How well do you know your municipal government?
While the public can rail against the federal government’s foreign policy, and some people feel they know a thing or two about their provincial politicians, few people have any idea what their local government does.
Yet, it’s the municipal government that residents have the closest association with, whether its paying their property taxes, obtaining a building permit or trying to get their local road cleared of snow.
Some Hamiltonians, though, not only have an idealistic view of their municipal council, but have a disconnect as to what the city can and can’t do.
Interestingly, at the four forums organized by the People’s Platform, which is attempting to cobble together a document containing the needs of the city’s residents in advance of the Oct. 27 municipal election, few of the paltry 90 people in attendance talked about their taxes, building roads, or improving city services. Instead, participants concentrated on saving school board properties, or at the very least encourages the city and school boards to work cooperatively. People wanted more transparency in their government officials, from revealing their salaries, to eliminating in camera meetings and simply keeping the public informed of their decisions.
There was also a strong social consciousness to residents’ opinions, wanting more social housing, the elimination of poverty; the continuation of funding the discretionary benefits programs and the establishment of a living wage. A couple of ideas tried to reach for the proverbial stars including the city building more hospitals; the elimination racism; or encouraging the school boards to merge.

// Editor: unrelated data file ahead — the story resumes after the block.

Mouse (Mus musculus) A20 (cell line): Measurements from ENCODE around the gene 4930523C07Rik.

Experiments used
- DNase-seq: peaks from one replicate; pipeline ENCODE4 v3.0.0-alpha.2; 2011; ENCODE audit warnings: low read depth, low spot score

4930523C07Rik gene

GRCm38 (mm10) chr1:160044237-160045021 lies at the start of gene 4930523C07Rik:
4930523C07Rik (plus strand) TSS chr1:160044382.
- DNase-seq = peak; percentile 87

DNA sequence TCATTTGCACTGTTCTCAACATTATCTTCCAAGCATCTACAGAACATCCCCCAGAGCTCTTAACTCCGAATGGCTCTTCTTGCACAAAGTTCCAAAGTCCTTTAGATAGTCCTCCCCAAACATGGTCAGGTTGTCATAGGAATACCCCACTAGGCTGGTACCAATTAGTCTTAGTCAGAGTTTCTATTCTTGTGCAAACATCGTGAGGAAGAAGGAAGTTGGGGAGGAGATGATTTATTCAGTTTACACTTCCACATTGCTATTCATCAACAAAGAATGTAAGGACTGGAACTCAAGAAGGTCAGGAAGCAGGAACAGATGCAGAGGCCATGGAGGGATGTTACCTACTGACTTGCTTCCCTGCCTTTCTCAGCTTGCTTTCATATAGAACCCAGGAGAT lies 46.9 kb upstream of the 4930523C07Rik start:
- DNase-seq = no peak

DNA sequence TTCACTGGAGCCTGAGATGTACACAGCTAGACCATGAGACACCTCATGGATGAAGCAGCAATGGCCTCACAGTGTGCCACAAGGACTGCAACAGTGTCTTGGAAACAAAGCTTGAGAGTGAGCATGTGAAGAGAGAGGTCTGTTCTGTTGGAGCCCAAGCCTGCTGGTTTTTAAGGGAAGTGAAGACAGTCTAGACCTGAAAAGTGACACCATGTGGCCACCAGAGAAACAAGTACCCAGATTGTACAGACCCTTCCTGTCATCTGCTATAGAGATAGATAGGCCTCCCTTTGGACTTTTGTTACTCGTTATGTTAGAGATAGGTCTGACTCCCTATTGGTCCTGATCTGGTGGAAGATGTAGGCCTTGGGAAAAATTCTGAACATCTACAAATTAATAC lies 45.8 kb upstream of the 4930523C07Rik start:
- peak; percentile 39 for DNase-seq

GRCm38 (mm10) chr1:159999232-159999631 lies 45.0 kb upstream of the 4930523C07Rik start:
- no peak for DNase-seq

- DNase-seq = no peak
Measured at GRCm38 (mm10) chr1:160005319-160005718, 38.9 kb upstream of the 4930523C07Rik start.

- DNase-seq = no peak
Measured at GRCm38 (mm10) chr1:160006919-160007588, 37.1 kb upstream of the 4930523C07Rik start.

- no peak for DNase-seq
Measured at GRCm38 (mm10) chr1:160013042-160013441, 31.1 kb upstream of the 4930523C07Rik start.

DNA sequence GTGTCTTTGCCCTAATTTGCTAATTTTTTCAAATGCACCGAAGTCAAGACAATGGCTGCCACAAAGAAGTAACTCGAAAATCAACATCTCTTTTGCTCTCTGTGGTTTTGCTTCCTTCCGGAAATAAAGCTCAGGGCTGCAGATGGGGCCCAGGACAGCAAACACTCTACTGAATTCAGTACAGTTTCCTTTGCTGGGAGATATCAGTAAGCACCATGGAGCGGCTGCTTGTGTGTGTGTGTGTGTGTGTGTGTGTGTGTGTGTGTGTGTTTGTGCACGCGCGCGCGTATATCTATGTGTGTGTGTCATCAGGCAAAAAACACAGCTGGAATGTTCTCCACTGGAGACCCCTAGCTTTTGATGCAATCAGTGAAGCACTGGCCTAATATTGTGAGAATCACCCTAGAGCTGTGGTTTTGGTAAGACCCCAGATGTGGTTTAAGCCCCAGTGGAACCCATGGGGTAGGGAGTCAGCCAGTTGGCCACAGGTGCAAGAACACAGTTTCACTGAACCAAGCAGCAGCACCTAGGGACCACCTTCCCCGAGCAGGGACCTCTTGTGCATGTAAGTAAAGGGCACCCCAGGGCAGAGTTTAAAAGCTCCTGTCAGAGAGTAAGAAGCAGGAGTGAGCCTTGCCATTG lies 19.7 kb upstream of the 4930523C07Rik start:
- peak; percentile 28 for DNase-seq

Unbeknownst to residents, Hamilton introduced a living wage policy a few years ago for city employees and companies that bid on contracts. And for those uninitiated, Hamilton has a committee against racism and has actively promoted diversity within the city and beyond for years.
In some respects Hamilton is a progressive community that reflects the needs and wants of its residents. But there still remains a disconnect between politicians, city staff and those residents they serve. The public is still too often left on the sidelines when important policies and issues are discussed and approved. There is also the problem of a city that remains deathly afraid of any type of accountability and transparency. It’s slow to accept new ideas that would expand accessibility or allow more information into the public landscape nervous on how it would disrupt their comfortable culture. While strides have been made, more engagement with the public is desperately needed like water in a dessert.
How well do you know what Hamilton City Council is doing?
- Not Very Well (53%, 23 Votes)
- Somewhat (26%, 11 Votes)
- Very Well (21%, 9 Votes)
Total Voters: 43